Here’s the typical progression: you are in a great client/coach relationship and you are moving forward well and good work is being done. The client comes on time, is excited and engaged, and seldom misses an appointment. After about four or five sessions, the client starts missing appointments. Although they do have reasons for skipping appointments and although they seem appreciative of you and the work, they stop attending sessions, often without notice or a clarifying conversation.
Have you ever experienced this?
I interviewed Dr. Joshua Swift and he shed light on the mystery of missing appointments and what to do about them. Dr. Swift studies why people in treatment (therapy or coaching) sometimes just stop showing up. The phenomenon, he confirmed, is prevalent regardless of the professional background or perspective of the client or healer. He calls it premature discontinuation, which is when a client leaves but you, the practitioner, feel the work is not complete.
According to Dr. Swift, there are several things that we can do to reduce the likelihood of clients dropping off the map, but they all revolve around two central themes – conversations and assessments. Here are some of the most important things a professional can do:
1.) Talk about the ending upfront.
Have the conversation upfront about the likelihood of your client deciding to end the coaching relationship without letting you know. Talk about what you and your client will do and what conversations will be had if the client begins to become less interested, upset due to emotions that surface during sessions, or disengaged.
This conversation can feel awkward on both sides but will better serve the client/coach relationship.
Everyone deals with overwhelming life issues differently. Discussing defeating patterns that can lead to discontinuation upfront can be very helpful. For example, clients who are conflict avoidant often run at the first sign conflict in their life. This pattern is to avoid and run. Discussing this from the beginning is helpful in addressing and arresting the undesirable pattern.
Another useful conversation is preparing the client for what may happen in the session. For example, telling them that you may do work that brings deep and intense emotions to the surface and these can be extremely uncomfortable but valuable. It may not reduce the intensity of the emotions or the likelihood of the client getting upset, but it will reduce the element of surprise.
These conversations can not only inform the current work with a client but also give the coach valuable feedback on their coaching. Is there something that I am doing that may be a contributing factor to the client’s loss of interest? By asking ourselves these questions, we can become better observers of ourselves.
2.) Discuss the ‘general’ number of sessions in the intake process.
The coach should consider proposing a specific number of sessions to work with whatever issue/s that the client presents.
This is a great way to manage expectations. Many issues can be adequately addressed in between 8 and 12 sessions. The end can also be marked by a date rather than by the number of sessions.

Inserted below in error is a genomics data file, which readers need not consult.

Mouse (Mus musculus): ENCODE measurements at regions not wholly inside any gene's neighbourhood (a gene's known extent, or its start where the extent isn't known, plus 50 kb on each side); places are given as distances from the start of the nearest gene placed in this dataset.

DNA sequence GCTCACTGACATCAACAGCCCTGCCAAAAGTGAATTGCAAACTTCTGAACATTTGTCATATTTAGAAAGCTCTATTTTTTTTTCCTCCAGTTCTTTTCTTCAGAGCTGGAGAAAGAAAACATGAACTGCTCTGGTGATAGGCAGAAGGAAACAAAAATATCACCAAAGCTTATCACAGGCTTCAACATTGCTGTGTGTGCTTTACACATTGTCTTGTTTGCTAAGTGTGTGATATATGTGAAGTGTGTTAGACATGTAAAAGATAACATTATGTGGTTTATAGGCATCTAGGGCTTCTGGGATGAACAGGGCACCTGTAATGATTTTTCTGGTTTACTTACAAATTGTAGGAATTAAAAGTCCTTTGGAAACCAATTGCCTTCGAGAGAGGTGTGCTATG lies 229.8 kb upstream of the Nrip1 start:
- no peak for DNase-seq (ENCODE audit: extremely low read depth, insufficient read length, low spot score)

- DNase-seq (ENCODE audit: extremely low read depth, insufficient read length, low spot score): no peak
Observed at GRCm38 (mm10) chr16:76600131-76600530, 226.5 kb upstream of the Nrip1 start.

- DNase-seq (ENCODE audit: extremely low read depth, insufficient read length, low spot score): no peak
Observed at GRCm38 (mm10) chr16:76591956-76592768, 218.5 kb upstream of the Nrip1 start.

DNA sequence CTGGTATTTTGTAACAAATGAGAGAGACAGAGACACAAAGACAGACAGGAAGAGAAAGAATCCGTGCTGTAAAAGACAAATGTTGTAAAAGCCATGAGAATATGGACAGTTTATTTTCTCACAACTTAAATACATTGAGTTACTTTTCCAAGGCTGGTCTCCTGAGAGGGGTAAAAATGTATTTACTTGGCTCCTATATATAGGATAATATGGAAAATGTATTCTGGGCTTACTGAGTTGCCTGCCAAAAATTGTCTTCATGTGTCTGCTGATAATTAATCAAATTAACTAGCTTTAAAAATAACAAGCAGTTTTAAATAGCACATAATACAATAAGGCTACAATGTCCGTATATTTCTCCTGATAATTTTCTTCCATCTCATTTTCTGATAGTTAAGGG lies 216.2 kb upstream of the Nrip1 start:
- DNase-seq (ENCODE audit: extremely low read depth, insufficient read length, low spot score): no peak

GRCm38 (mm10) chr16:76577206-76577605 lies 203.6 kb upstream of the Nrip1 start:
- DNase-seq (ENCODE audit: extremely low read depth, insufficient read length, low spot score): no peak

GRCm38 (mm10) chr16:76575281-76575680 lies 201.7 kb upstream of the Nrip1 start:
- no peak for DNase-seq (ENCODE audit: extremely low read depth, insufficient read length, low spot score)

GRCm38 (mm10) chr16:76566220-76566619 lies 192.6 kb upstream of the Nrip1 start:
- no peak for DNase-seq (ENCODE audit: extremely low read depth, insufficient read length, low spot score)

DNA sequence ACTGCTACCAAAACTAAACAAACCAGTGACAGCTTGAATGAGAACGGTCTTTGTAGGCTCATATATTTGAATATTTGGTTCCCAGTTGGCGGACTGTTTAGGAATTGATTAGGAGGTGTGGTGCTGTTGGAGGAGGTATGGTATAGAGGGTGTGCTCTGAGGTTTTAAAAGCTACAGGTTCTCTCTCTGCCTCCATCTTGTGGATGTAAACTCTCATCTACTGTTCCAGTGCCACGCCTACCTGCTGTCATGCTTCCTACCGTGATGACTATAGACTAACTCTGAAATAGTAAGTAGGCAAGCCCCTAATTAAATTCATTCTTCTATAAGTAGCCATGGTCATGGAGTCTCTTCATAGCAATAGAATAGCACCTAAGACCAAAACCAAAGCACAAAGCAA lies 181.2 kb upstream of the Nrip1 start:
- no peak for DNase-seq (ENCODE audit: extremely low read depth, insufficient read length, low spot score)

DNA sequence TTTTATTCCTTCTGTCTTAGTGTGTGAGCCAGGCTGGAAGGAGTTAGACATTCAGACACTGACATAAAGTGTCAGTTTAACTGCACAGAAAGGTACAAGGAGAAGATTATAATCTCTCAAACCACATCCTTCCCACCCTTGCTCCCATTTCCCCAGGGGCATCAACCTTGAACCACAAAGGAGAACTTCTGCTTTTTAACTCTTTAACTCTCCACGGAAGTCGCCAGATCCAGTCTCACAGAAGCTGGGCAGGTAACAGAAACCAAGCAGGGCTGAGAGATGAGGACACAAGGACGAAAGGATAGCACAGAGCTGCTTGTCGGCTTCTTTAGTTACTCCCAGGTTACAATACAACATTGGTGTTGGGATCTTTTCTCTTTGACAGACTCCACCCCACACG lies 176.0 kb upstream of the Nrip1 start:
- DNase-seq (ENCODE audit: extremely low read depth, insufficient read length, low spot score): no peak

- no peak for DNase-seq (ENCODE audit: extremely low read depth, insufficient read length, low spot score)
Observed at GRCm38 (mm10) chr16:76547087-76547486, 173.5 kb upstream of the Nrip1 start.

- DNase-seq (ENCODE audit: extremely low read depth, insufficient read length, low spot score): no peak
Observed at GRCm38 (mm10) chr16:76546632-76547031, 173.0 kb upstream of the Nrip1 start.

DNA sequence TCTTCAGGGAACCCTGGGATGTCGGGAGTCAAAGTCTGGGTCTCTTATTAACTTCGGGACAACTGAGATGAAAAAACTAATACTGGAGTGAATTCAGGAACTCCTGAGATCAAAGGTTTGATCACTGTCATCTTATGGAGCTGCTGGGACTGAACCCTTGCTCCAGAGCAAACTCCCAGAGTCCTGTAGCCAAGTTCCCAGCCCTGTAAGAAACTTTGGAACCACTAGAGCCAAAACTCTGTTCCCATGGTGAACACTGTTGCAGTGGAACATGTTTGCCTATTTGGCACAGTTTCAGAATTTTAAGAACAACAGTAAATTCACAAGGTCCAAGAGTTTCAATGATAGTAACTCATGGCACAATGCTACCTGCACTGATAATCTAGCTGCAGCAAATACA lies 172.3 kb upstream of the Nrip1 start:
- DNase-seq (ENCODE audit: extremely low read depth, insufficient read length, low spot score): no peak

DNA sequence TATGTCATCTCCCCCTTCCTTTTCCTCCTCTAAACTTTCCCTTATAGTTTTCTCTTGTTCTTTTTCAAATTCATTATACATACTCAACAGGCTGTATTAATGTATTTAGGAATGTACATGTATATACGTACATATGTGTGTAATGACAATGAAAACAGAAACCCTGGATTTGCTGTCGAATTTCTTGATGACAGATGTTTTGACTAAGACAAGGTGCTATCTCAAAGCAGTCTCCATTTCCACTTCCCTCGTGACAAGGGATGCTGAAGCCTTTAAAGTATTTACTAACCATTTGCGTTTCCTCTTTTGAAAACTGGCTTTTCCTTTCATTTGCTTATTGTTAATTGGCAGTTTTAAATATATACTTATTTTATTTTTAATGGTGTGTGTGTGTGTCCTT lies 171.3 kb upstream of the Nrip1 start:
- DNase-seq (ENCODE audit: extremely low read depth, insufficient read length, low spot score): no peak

After that number of sessions, the client can reassess if they need more guidance on the issue, or if something else has come up that they would like to further explore with additional sessions.
3.) Consider using an objective tool to measure progress.
The third thing we might consider is employing the use of an objective tool like some psychometric measurements after each session and using them to facilitate ongoing conversations about progress. This is helpful as a way to determine if we are missing the mark, moving forward, or sliding backward.
In my practice, I take an assessment of the areas clients want to work in and then have them rate them in 1) order of importance and 2) rate each in terms of the current level of satisfaction. And while I don’t do a touchpoint after each session, I’ve found that my clients like to do quick inventories. It gives them an action step, garners their opinion, and keeps them engaged.
Exploration & Practice
- What is your practice with regards to establishing an agreement with your coaching clients regarding the number of sessions?
- How do you assess “progress” with your client? Would you be willing to use different approaches depending on the client?
- Dialogue with other coaches: what best practices do they use to ensure coaching relationships end with integrity?
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About the Author:
Sislena Grocer Ledbetter, Ph.D. is a social psychologist, researcher, lecturer, author and life coach. She received a Bachelor’s degree in psychology from North Carolina Central University, – Magna Cum Laude. She earned with honors, her Master’s and Doctoral degrees in psychology from Howard University. Her post-graduate studies include educational leadership trainings at Georgetown University Graduate School of Professional Studies and Harvard University Graduate School of Education. She has received several fellowships and internships including the Patricia Roberts Harris Fellowship for public service in which she served as a White House Intern during the Clinton administration. Dr. Ledbetter has made contributions to the field of education, research, consumer marketing, and psychology. She has held higher education leadership roles including Director of Counseling and Student Development and Associate Vice President of Student Development. She is currently teaching in the Psychology Program at the University of the District of Columbia.
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